The wet and cold weather of spring 2024 has hampered growth and delayed planting in the strawberry sector.

Jimmy Kearns of Kearns Fruit Farm in Wexford said that the year has been a trudge so far and one of the worst years he has seen.

“Cold weather is causing major problems. The heating is still on. We would normally would be finished around the start of April. If we don’t get fine weather and heat soon, we’ll be in great bother,” he said.

“The demand is good for the product, but we can’t produce enough of it – we can’t get the yields now. The light levels this year are down 30% on last year, and that has an effect on growth. I can’t see it being a good year. I think crops will be back by 30% to 40%; it’s not looking good.

“The fruit sector is suffering as much as everyone else,” he said.

Peter Donnellan, general manager in Kearns Fruit Farm in Wexford, said there has been difficult weather conditions since last July.

“It was very difficult to keep the planting programme on schedule. We missed planting dates because we couldn’t get tunnels covered with wet, windy weather. We are looking at the season being two to three weeks behind where it should be.

“Everything we have picked so far has come out of a heated glasshouse (earliest crop). Around 70% is picked at this stage. The follow-up crop is coming out of a tunnel and is quite late, so there will be a gap. We would normally be picking the fruit from tunnels around now, but we won’t be picking fruit from tunnels until the first week of June.

“There is going to be a scarcity of fruit for the next few weeks, plenty of issues with supply purely because of the weather.

“There is huge demand, there is no doubt about it. The market for berries has been growing year on year for the last 10 years, particularly for Irish strawberries and Wexford strawberries.

“We are producing a premium product in Ireland in comparison to imported products during the winter season,” he said.

Increased costs

Labour is a big issue, Donnellan said.

“It’s about 50% of our total cost of production. We are very labour dependent in this industry. We have some people employed on work permits.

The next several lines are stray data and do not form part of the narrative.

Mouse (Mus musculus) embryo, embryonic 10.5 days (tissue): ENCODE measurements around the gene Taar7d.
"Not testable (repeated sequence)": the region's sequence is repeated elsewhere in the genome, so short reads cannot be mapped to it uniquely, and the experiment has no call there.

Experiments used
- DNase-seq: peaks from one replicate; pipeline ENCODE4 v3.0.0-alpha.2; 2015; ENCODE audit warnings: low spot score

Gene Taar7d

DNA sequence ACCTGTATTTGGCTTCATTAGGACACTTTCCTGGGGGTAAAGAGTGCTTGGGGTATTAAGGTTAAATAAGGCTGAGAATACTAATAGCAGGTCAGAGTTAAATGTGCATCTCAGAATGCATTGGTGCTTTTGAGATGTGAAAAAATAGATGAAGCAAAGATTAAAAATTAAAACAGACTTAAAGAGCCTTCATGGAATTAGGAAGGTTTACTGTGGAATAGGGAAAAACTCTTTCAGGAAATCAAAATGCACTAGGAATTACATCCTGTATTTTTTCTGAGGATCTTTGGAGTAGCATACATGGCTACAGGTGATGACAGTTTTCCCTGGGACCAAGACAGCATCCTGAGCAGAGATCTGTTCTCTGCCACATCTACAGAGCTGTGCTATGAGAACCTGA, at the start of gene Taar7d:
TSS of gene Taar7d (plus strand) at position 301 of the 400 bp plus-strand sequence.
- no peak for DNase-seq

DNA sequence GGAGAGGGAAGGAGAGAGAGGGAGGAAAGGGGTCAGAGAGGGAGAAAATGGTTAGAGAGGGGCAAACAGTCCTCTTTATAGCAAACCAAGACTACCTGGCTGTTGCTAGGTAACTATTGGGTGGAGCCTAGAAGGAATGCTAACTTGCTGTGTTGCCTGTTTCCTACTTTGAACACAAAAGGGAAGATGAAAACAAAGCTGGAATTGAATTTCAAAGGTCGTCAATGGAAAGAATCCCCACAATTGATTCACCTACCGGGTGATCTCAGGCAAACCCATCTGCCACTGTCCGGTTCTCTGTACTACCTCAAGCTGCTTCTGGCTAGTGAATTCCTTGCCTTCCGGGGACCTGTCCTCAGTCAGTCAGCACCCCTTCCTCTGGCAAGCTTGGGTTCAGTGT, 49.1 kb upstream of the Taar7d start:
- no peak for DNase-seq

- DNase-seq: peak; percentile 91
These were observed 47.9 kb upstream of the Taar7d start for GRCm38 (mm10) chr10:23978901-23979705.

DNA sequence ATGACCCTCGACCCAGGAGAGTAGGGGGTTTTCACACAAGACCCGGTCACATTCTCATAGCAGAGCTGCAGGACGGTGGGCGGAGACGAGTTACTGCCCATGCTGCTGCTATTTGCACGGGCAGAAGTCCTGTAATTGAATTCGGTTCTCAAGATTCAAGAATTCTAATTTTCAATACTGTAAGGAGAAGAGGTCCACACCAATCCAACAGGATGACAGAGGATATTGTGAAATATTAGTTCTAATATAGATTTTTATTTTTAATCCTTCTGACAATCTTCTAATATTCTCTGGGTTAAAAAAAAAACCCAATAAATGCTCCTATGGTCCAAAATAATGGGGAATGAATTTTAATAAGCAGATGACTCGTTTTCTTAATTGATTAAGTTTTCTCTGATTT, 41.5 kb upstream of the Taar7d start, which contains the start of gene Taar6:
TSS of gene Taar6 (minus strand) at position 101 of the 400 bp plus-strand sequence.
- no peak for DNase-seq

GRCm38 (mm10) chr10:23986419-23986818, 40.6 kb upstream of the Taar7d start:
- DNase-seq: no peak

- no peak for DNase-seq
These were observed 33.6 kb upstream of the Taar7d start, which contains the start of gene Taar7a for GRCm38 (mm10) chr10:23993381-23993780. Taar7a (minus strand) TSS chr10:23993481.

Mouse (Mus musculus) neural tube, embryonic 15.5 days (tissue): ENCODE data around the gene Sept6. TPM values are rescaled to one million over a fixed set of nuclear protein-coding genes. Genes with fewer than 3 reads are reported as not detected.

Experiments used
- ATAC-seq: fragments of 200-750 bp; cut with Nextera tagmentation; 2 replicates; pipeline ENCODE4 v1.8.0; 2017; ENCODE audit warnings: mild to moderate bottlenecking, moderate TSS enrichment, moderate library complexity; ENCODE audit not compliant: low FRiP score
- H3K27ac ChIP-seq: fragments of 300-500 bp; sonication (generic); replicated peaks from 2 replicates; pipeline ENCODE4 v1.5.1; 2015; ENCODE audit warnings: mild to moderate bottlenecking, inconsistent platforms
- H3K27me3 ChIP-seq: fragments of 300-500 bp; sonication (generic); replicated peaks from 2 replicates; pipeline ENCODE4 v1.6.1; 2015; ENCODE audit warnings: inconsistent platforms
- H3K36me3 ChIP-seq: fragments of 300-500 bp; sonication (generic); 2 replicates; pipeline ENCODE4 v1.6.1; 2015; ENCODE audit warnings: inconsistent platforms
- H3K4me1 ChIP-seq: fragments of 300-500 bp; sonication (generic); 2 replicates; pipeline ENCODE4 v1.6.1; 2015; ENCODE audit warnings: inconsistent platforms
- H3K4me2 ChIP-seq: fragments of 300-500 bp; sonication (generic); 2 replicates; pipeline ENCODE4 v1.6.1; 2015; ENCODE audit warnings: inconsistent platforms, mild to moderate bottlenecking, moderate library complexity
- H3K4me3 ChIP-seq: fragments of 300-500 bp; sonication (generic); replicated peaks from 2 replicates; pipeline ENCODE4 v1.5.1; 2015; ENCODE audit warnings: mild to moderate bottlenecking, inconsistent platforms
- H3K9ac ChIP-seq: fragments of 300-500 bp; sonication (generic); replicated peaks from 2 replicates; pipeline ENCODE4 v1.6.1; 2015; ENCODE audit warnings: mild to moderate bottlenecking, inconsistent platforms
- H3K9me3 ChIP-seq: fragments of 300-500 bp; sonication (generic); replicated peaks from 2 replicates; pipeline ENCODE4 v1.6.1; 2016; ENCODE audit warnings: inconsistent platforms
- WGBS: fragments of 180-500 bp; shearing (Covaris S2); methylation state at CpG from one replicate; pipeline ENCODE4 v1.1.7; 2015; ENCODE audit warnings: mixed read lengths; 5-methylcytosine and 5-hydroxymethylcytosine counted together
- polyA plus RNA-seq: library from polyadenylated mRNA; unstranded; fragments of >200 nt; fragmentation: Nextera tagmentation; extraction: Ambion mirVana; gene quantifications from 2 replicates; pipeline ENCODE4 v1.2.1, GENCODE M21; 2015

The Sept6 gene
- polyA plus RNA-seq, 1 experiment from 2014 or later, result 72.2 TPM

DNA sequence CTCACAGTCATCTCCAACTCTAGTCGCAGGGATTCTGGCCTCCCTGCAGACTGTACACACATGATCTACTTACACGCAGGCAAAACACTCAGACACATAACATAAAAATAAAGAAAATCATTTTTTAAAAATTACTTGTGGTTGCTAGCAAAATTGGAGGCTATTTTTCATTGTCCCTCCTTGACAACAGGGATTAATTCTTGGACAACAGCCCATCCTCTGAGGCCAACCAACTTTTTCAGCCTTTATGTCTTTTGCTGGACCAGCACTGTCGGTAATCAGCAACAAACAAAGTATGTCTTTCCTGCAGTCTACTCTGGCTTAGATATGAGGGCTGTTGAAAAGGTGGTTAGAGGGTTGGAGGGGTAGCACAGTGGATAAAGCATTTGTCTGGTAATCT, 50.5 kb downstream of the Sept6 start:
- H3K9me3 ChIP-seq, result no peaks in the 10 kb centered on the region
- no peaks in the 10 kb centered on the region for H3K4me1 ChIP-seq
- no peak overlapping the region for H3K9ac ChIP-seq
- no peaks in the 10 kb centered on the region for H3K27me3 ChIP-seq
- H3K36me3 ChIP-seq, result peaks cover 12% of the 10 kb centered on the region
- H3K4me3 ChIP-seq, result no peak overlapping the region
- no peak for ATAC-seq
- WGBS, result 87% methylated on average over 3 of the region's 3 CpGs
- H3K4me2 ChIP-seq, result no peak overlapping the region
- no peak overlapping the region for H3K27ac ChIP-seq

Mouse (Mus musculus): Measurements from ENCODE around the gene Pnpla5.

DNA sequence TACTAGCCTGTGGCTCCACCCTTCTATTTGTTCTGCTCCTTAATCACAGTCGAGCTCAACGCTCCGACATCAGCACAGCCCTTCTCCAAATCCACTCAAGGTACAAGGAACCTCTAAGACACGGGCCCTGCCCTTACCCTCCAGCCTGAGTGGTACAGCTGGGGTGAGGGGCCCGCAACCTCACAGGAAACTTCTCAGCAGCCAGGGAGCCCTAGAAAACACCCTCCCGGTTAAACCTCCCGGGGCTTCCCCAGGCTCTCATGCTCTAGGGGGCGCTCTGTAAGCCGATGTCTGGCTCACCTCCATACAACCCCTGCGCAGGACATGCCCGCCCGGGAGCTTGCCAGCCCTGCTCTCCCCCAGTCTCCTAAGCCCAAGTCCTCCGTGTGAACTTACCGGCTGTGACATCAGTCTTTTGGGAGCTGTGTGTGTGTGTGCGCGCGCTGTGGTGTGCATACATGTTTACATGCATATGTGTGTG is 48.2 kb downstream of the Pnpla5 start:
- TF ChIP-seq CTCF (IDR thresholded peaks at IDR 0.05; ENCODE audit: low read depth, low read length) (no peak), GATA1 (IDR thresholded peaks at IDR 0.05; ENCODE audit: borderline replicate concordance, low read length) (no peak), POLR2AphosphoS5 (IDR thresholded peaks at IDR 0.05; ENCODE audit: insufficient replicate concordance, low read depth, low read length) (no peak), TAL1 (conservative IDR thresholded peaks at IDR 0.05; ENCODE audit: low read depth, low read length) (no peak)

“When they were granted work permits, they had to earn a minimum of €22,000 per annum. We are now renewing some of them, and the minimum salary has increased to €30,000 per annum. A lot of people can’t afford to pay that money.

“What we don’t have is a seasonal work permit scheme, which would allow to employ people for six to seven months. The restrictions and salary is nearly making it not fit for purpose. There have been huge cost increases in the last three years, between COVID-19, the war in Ukraine and labour.

“We are being hit from all angles with cost increases,” he said.

Plant protection products

Donnellan also said that growers are being impacted by issues with plant protection products.

“Any good ones to control insects are gradually being withdrawn from the market; the ones we are left with aren’t as effective. We have expensive spray programmes, but they aren’t having the desired effect. A lot of our protection is in the form of biological control – it is very good, but very expensive,” he said.

Eamon Crean of Greenhill Fruit Farm, Wexford, said the damp conditions mean there is pressure on disease levels and keeping crops dry.

When asked about demand, Crean said that they are only coming to the market now, with roadside sales opening up on 17 May, but that, so far, everything seems to be positive. “Irish people are very supportive of Irish fruits, otherwise we wouldn’t be here.”


He said that his biggest challenge is minimum wage.

“Up to 50% to 60% of costs on fruit farms is wages, which have gone up nearly 13%, so it will be hard to get that out of the market without making fruit expensive.”

Employment contracts are also an issue for him. With only 12-month work visas available now, it is hard to get people for seasonal employment, he said.

Six-month work visas would mean he would have more access to a bigger range of staff.

New variety needed

A major issue facing strawberry growers is that Malling Centenery, one of the main varieties used in Ireland, will be limited in availability from 2026, due to propogators in Holland deciding to stop growing the variety, growers warned. The search is on to get another variety to replace it.